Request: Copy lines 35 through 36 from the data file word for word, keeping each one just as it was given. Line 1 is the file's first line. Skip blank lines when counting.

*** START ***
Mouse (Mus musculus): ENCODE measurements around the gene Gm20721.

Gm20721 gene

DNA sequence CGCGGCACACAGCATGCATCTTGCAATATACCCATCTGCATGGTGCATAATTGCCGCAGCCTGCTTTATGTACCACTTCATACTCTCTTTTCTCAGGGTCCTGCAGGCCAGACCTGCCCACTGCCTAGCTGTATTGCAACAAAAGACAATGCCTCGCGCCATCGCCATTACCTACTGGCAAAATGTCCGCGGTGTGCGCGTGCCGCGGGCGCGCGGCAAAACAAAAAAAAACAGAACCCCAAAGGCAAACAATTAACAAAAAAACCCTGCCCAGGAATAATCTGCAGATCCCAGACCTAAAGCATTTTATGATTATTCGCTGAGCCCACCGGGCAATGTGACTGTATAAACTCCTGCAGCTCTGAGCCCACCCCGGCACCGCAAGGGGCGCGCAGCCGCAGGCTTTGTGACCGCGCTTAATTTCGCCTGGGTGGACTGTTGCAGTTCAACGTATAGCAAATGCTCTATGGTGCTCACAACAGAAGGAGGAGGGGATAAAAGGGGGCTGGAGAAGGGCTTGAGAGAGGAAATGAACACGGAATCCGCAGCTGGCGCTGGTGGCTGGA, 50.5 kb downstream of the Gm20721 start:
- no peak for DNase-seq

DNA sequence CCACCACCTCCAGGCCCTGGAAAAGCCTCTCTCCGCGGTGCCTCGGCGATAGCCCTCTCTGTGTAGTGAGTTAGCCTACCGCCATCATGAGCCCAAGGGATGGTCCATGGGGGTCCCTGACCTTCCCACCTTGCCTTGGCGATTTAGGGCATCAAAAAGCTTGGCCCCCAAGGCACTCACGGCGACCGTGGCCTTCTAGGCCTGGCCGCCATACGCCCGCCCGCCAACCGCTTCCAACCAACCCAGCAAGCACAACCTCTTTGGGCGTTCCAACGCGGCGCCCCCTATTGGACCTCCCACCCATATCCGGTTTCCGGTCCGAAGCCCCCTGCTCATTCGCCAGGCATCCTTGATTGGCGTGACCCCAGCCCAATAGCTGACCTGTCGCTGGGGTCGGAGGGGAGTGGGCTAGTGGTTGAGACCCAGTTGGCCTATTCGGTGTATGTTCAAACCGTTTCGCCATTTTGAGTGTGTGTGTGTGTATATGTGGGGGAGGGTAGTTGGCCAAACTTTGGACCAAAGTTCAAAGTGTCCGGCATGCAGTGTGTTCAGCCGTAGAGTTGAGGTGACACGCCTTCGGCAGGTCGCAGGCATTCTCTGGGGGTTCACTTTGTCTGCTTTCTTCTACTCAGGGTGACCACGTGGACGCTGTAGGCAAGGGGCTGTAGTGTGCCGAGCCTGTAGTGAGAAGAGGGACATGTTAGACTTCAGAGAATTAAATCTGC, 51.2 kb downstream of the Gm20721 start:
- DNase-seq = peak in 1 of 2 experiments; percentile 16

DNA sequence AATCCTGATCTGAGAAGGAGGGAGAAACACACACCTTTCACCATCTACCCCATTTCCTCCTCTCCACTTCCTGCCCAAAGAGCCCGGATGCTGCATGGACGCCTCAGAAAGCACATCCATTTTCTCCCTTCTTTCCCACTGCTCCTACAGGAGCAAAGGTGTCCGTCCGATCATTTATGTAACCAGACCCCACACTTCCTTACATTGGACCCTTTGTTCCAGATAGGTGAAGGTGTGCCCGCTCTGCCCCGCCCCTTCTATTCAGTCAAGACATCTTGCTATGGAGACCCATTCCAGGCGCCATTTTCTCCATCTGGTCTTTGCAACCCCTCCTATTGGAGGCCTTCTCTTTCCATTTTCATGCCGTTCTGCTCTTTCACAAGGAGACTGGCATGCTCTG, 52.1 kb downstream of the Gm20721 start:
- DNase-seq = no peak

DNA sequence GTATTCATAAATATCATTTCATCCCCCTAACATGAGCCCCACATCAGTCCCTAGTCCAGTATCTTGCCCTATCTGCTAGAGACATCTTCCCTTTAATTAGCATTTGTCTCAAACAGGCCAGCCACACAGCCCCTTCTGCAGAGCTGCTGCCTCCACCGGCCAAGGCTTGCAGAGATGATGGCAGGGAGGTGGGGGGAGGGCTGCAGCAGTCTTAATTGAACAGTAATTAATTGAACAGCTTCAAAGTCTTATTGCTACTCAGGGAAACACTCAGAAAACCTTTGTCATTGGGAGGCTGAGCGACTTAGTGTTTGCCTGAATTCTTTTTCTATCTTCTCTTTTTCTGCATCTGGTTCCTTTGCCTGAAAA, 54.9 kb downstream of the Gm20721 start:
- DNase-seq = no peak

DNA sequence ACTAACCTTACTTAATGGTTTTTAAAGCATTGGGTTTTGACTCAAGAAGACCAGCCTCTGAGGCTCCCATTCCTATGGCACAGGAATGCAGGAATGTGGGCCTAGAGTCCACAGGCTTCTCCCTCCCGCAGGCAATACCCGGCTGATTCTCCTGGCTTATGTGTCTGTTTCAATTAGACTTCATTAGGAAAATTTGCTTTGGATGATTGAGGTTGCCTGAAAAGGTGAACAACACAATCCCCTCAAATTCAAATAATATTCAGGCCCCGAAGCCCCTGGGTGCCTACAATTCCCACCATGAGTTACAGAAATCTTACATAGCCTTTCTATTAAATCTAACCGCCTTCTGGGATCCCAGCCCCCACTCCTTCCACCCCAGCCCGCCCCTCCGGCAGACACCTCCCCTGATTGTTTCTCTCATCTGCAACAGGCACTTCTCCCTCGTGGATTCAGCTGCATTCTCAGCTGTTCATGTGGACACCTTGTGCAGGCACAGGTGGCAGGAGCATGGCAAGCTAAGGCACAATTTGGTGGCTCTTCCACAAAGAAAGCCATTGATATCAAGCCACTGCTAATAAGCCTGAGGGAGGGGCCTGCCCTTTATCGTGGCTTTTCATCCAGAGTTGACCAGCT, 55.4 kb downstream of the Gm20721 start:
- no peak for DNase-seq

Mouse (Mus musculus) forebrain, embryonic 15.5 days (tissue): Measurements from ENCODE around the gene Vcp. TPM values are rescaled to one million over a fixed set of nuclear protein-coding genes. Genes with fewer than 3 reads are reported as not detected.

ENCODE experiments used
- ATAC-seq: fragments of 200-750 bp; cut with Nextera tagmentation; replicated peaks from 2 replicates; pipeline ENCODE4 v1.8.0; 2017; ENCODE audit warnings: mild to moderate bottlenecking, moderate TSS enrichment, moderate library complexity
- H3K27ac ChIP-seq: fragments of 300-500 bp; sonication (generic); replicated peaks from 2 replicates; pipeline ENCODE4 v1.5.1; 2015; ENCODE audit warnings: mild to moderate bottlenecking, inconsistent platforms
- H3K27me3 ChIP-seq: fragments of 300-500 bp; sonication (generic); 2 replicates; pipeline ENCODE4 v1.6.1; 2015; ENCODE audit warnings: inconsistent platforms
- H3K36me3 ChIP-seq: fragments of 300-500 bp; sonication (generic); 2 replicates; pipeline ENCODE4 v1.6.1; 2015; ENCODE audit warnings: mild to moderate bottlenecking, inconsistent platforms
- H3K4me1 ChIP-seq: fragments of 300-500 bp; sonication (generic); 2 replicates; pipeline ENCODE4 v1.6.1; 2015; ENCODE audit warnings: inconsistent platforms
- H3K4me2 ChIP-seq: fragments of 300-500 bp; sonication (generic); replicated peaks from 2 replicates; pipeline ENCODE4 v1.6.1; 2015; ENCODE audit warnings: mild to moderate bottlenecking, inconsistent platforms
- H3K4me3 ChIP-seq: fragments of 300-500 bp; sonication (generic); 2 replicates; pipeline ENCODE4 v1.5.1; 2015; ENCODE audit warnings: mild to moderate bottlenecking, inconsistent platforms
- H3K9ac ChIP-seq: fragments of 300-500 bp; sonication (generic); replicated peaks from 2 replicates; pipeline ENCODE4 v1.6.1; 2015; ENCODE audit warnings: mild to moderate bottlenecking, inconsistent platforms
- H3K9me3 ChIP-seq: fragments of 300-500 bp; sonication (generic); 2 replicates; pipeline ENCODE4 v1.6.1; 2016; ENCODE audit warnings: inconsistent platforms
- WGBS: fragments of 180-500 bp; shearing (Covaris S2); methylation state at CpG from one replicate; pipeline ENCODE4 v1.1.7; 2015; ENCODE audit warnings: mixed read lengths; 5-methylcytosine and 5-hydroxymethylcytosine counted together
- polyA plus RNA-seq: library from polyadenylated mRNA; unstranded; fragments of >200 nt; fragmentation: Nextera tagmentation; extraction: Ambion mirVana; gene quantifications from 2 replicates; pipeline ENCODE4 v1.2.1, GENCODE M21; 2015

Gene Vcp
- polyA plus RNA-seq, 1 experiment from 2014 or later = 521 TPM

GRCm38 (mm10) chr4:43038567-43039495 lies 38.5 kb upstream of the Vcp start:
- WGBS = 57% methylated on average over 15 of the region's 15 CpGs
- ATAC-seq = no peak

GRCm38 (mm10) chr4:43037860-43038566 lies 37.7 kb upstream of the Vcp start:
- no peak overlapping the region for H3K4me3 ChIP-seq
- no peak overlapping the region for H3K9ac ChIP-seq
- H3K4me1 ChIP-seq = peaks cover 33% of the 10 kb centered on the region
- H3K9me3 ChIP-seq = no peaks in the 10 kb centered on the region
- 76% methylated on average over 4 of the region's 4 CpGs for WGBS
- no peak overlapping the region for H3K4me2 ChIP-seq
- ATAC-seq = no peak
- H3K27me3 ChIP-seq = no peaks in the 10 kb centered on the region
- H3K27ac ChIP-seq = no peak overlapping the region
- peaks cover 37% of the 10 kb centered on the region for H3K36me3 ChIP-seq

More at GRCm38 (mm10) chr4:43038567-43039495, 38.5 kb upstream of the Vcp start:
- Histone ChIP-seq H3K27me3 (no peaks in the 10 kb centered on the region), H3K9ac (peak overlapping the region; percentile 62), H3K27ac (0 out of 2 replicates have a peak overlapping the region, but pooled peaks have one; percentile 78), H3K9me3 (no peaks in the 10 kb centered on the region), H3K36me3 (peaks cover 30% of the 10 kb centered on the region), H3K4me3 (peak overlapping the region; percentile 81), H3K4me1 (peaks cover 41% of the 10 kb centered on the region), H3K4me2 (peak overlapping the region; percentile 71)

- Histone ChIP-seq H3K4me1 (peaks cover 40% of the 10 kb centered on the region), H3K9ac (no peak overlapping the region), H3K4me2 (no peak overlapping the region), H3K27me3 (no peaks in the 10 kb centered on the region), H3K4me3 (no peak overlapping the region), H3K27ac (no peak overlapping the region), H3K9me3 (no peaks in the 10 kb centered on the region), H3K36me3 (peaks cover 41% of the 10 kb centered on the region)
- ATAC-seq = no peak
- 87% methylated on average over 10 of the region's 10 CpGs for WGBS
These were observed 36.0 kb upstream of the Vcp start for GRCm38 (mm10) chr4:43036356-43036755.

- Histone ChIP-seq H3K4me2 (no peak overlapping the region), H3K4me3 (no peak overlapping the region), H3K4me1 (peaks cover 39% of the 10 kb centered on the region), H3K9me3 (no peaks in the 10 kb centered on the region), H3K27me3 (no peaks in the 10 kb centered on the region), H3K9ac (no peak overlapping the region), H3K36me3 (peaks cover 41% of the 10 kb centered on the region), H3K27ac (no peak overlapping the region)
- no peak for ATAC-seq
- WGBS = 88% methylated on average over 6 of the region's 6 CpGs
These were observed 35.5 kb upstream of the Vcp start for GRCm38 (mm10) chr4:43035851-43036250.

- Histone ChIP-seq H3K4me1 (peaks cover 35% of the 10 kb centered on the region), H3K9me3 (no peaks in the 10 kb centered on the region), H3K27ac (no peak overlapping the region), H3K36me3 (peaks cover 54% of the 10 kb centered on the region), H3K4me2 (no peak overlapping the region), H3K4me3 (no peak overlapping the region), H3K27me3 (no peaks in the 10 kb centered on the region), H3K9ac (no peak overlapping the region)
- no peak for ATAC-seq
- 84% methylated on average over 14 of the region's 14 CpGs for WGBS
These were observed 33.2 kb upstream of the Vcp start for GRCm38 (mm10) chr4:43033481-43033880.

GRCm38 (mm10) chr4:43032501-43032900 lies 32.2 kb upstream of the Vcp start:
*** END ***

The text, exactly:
- H3K9me3 ChIP-seq = no peaks in the 10 kb centered on the region
- 76% methylated on average over 4 of the region's 4 CpGs for WGBS